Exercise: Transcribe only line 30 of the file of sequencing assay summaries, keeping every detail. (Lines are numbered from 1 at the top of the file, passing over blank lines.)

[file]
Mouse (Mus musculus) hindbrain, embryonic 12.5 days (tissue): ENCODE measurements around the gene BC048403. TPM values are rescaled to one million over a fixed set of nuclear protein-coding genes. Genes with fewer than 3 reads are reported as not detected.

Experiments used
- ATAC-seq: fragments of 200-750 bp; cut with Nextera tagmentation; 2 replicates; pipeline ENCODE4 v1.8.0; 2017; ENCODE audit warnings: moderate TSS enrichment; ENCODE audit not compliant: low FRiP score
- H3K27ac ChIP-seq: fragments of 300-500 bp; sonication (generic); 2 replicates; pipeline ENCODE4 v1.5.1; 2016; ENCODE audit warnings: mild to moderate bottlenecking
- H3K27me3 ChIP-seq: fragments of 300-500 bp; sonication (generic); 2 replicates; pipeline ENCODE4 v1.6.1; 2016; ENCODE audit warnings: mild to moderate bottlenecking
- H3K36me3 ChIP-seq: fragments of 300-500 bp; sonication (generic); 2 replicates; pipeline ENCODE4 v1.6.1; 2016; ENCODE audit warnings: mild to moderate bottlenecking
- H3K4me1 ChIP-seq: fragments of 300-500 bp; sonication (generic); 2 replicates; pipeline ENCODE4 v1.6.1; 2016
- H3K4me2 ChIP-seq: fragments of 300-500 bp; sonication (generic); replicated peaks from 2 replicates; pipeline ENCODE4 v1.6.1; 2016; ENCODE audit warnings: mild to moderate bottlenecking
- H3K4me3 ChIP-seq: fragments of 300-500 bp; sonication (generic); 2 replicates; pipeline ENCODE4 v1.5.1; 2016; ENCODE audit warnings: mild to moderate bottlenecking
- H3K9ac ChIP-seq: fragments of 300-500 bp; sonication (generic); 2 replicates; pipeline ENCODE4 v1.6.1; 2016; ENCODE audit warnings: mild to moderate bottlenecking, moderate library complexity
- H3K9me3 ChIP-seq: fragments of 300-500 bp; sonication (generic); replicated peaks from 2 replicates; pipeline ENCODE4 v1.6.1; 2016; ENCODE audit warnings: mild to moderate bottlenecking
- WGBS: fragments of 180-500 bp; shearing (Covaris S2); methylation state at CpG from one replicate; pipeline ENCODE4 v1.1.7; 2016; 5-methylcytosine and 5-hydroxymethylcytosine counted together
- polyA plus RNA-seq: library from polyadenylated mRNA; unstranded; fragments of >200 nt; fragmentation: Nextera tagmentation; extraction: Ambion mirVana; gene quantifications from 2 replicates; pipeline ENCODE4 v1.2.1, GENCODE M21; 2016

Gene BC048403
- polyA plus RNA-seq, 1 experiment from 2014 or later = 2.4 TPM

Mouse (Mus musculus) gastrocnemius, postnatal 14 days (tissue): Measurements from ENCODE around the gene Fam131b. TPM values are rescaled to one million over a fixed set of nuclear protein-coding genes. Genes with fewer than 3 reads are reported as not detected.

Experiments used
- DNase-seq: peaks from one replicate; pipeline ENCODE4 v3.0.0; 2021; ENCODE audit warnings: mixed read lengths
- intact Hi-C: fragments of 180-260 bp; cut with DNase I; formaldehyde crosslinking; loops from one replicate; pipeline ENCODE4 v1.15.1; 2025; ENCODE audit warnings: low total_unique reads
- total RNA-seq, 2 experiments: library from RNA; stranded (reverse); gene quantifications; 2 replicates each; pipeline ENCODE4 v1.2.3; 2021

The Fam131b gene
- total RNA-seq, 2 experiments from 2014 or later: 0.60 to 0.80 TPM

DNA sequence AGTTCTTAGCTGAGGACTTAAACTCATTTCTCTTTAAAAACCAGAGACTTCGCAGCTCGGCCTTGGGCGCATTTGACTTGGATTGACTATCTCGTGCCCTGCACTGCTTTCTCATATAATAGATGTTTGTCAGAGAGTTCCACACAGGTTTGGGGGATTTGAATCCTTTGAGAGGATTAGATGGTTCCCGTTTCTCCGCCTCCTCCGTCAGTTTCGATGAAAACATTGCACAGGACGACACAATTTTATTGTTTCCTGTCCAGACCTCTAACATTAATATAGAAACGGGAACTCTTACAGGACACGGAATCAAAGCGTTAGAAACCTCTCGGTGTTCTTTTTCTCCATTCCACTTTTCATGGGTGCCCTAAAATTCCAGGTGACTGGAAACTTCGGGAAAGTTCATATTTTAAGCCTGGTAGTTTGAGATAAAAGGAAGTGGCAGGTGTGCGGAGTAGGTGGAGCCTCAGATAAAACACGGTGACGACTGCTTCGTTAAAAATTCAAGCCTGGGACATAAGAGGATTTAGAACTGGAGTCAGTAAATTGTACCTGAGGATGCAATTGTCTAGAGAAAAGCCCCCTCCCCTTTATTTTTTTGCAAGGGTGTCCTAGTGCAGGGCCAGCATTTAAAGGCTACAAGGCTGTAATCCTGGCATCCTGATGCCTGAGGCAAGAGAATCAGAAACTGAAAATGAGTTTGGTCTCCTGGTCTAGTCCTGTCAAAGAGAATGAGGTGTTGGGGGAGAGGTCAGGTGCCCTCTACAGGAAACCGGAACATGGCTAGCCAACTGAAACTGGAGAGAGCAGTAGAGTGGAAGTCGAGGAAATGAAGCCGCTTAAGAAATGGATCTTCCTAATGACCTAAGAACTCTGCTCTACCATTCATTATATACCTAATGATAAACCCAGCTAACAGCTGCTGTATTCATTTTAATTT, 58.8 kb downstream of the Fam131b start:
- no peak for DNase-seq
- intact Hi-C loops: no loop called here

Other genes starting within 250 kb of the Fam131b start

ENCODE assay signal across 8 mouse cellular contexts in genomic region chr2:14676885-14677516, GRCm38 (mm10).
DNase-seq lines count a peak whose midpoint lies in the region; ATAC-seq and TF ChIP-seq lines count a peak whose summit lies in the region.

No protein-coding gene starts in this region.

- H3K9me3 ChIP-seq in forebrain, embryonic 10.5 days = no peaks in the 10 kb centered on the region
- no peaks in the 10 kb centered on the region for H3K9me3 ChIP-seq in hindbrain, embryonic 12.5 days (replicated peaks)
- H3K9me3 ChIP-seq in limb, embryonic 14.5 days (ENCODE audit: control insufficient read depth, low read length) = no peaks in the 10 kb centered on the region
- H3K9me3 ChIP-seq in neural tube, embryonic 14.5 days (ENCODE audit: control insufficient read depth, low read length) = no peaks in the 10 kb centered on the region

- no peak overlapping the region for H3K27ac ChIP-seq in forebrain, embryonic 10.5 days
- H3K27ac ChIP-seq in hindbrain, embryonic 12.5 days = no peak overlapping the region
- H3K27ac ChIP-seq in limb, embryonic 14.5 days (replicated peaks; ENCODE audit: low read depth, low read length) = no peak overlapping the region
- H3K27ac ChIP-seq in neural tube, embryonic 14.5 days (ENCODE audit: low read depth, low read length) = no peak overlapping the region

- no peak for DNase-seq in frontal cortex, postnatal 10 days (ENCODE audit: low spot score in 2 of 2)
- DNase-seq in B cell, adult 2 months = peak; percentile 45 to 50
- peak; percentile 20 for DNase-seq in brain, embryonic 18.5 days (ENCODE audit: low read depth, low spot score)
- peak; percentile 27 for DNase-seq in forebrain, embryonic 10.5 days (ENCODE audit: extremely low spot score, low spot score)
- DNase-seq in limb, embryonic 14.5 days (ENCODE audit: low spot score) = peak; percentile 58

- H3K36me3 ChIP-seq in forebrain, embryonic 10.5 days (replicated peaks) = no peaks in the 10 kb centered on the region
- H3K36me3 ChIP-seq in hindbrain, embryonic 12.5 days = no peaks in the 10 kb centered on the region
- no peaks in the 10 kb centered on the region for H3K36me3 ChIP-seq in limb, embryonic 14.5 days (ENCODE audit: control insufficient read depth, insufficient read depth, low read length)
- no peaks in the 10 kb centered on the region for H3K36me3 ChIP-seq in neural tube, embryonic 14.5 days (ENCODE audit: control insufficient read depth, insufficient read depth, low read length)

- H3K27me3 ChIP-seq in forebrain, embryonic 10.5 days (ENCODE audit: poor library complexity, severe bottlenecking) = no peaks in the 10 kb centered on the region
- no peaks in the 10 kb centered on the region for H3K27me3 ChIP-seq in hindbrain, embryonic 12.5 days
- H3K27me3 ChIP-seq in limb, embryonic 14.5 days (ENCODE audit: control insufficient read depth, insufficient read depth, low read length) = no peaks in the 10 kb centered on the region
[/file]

- H3K9me3 ChIP-seq in forebrain, embryonic 10.5 days = no peaks in the 10 kb centered on the region